Type should be plural in all three sentences. Besides that mistake . . . (a) is fine. (b) A tale is a story, so it's redundant to say "tales stories." "Fairy tales" is enough. (c) This is a poorly worded sentence. (b) says the same thing and is well written. RichardRead More...

drinking?

John and Michael were sitting drinking and visiting. What part of speech is [drinking]?Read More...
Please do the following: 1.Go to LDOCE "activator". 2. Type in [coversation]. 3.Press Ok 4.choose NO.1 from the list on the lift. 5. you will find the words[ talk, speak, say, etc, [visit] is the eighth word in the list. I hope this helps!Read More...

from here.

It is a brige down the river from here. Is the sentence correct? above all, why does a preposition 'from' follow an adverb 'here'. I have seen 'from here' many times. Thank youRead More...
Good question, Welkins. "From" in front of "here" is all right. "From" and a few other prepositions can come in front of "here" and "there." Please see this previous posting: https://thegrammarexchange.infopop.cc/eve/forums/a/tpc/f...996028464#1996028464 RachelRead More...

Nouns...countable/uncountable

anamaria
I have a question regarding the sentence: The doctor examined the frost-bitten hands of the explorers. The question is about frost from frost-bitten , is it mass term, general term or singular term?Read More...
"Frost-bitten" is not a noun. It is an adjective. " "Bitten" is the past participle, and when you want to say what kind of bite it is, you can put the agent that did the biting in front: "bitten by frost" becomes "frost-bitten." This adjectival compound now modifies "hands." It doesn't matter whether "frost" is count or noncount in this construction. Normally, "frost" is noncount, but like almost every noncount noun, it is sometimes count. RachelRead More...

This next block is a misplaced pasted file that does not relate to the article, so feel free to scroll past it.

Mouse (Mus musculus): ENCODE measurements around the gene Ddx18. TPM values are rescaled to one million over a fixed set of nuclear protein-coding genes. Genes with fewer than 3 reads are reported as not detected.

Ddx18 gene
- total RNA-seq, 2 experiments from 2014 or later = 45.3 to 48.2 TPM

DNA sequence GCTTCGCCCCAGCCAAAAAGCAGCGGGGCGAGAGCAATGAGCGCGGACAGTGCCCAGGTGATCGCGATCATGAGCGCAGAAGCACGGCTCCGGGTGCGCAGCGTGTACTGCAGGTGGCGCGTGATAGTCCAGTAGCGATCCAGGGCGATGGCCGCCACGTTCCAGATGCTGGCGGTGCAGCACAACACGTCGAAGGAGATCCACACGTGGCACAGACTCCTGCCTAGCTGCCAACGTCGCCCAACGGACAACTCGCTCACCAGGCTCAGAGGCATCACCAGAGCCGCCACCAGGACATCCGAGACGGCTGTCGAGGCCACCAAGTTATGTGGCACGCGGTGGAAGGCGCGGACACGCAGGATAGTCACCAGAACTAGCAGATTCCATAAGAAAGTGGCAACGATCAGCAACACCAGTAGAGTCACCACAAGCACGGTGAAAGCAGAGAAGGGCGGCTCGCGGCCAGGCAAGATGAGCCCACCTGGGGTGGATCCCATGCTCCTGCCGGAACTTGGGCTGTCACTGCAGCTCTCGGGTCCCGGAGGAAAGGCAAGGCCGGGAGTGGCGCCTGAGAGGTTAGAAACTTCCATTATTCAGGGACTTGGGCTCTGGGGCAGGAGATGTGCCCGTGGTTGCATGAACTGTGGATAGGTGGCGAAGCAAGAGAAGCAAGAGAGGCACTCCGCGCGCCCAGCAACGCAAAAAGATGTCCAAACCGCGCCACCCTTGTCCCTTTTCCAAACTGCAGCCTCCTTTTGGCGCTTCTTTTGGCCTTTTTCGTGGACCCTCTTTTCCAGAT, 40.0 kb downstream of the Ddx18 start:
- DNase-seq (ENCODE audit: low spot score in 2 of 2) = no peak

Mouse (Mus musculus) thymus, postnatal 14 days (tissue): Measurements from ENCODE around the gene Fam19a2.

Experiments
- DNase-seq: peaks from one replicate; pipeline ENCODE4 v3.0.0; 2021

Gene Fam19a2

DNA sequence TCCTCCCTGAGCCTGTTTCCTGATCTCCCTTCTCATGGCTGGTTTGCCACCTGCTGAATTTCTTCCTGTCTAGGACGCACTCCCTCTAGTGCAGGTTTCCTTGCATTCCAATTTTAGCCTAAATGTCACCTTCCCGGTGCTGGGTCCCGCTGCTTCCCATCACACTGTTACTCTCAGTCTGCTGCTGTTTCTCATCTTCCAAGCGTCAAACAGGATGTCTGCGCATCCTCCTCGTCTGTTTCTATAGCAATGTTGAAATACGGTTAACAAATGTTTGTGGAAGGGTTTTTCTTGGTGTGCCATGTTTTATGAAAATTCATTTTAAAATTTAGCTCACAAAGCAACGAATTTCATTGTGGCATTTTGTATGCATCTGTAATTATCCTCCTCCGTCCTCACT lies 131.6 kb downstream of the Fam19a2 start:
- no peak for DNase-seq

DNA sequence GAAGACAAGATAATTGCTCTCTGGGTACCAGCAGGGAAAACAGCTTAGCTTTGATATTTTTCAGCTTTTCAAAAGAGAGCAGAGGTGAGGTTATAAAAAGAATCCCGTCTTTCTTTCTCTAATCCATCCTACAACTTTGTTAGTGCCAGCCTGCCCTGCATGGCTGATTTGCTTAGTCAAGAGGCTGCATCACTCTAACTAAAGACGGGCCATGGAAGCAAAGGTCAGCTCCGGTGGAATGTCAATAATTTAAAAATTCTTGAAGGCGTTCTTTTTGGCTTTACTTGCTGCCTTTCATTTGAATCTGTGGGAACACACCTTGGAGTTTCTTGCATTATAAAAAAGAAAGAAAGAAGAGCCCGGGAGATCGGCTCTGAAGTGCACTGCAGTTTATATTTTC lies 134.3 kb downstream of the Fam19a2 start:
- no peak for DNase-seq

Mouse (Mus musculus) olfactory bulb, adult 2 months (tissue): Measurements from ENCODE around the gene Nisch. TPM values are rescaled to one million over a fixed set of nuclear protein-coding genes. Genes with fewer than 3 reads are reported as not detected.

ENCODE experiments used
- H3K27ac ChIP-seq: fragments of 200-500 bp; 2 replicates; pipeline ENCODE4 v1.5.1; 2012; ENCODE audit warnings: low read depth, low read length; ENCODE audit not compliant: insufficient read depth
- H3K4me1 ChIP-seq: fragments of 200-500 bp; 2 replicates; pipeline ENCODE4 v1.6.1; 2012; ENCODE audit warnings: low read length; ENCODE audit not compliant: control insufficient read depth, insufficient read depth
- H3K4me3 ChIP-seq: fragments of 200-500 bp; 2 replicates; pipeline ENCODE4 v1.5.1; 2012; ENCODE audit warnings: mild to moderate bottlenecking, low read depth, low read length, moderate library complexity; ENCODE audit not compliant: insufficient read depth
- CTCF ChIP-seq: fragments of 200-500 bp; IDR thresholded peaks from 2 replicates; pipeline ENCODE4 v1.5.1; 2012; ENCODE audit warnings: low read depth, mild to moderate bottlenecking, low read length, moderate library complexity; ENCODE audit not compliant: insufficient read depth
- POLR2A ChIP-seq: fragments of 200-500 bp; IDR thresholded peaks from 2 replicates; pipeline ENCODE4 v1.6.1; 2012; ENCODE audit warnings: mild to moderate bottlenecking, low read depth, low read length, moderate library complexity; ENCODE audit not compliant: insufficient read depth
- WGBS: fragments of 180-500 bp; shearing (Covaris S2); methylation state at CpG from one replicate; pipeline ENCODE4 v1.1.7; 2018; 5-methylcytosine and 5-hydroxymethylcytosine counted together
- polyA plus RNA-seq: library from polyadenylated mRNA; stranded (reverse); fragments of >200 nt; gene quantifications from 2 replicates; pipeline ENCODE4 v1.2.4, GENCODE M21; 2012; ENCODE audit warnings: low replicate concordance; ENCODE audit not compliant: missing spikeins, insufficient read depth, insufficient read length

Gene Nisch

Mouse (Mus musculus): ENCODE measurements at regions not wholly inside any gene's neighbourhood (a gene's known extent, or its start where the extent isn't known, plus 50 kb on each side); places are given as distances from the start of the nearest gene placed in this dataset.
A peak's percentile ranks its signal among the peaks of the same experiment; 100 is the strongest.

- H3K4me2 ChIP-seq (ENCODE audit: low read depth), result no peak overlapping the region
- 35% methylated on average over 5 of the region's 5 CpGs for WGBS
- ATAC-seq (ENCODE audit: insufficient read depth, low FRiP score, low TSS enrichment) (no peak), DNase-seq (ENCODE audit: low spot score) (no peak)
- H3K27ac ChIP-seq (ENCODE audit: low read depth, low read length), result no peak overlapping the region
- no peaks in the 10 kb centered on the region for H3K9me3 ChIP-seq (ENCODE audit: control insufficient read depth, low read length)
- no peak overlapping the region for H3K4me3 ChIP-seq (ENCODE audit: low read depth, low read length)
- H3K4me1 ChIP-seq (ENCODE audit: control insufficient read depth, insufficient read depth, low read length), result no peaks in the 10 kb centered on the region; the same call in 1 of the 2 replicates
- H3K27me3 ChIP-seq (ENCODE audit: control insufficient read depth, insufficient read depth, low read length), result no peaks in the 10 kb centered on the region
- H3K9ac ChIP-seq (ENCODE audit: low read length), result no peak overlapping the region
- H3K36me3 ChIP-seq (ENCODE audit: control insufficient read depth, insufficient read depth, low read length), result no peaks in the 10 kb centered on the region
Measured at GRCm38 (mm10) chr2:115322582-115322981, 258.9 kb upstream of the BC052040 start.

please correct grammar in the sencetences

tommy
1. The galaxy Andromeda is the most distance object visible to observers in the Northern Hemisphere. 2. Special lamps are used to hot materials in a chemistry lab. 3. Unlike folk dancers , which are the product of a single culture , ballet is an international an form. 4. Personal taxes for Thais rose gradually since 1980. 5. Sucrose does not taste[b] as [b]sweet as table sugar is . please choose and correct grammar in the sencetencesRead More...
Corrections in capital letters. RachelRead More...